Cat Health

Fleas, Other Parasites, and Your Cat

White and black cat looking concerned
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A parasite is a living being that lives and feeds on another to the detriment of the host. A cat is susceptible to parasites and parasitic infections even if it stays indoors all the time. However, outdoor cats are more likely to get parasites as there are more opportunities for them to get into direct contact with parasites. We can classify these creatures in two major groups: 1) internal parasites and 2) external parasites. As the name suggests, internal parasites live inside a cat and external ones live on the surface of a cat’s body.

We will learn about all the parasites you should be wary of in this article. Some of them are common and some are rare. Read through the article so that you know about those parasites and can seek the right help as soon as possible. 

Fleas

Fleas are the most common parasite on cats and dogs. However, the fleas found on cats are of different species than that is found on dogs. The scientific name of cat fleas is Ctenocephalides felis.

A flea lives permanently on a cat’s body until removed. A female produces eggs at a rate of 50 per day. This egg then falls and produces larva which soon form a cocoon. The hatching time is between two and sixteen days. An adult keeps growing into the cocoon and waits to detect vital signs like warmth, carbon dioxide, and the vibration of a cat’s body. This cocoon can live up to as long as two years in the absence of a host. 

Favorable conditions can quickly complete the life cycle of fleas. Centrally heated rooms provide a promising environment and produce fleas all year round. An itchy cat or flea bites on human ankles are the first signs of the fleas. They move so fast so it’s not easy to figure out their presence with the naked eye.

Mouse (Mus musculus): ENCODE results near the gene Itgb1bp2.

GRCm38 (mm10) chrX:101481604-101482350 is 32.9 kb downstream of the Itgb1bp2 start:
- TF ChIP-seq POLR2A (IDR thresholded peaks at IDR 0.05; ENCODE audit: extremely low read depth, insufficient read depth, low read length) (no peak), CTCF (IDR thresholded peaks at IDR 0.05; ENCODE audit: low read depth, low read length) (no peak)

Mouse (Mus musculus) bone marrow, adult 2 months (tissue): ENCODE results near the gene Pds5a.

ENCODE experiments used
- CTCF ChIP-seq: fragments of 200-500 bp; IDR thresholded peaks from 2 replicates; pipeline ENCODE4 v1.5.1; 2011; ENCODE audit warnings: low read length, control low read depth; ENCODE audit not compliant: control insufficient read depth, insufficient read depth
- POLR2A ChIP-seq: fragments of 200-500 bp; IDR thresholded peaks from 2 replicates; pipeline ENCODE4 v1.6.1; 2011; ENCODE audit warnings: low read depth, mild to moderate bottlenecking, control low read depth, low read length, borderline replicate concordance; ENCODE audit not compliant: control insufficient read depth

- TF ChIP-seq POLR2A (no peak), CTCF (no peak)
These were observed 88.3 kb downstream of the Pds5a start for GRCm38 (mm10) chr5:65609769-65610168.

The best way to know the presence of fleas is to put your cat on a white sheet and comb it meticulously. A flea comb will track small black specks of flea droppings that contain undigested cat blood. Moreover, you can also find flea eggs where your cat sleeps. The allergic reaction caused by cat fleas include inflamed skin, hair loss due to overgrooming, thickened, oozing or crusty skin, small scabs on the body especially at the base of the tail or around the neck.

Contact your vet as soon as you know your cat has been infested with fleas. They can give you the best advice on how to treat your cat from fleas.

Lice

Lice infestations are not common. Moreover, lice are host specific, unlike fleas. Lice feasting on cats won’t affect humans in any manner but they can be passed between cats by direct contact. 

To identify if your cat has lice, simply look for any translucent substance stuck to the cat’s hair. These are lice eggs. Cats become itchy, will break more hair due to excessive scratching, and may have crusty patches on the skin.

Mites

Mites are tiny parasites that can be seen with naked eyes when looked at up close. They are highly contagious among cats and can spread through direct contact or by infected bedding or grooming equipment. They cause a range of skin conditions. Here are some different types of mites found on cats.

Ear Mites

These commonly found mites, Otodectes cynotis, live deep inside the cat’s ear canal causing intense irritation in the canal and producing excessive dark wax. Cats with ear mites infestation may seem unconcerned or constantly shake their heads and scratch at their ears.

Harvest Mites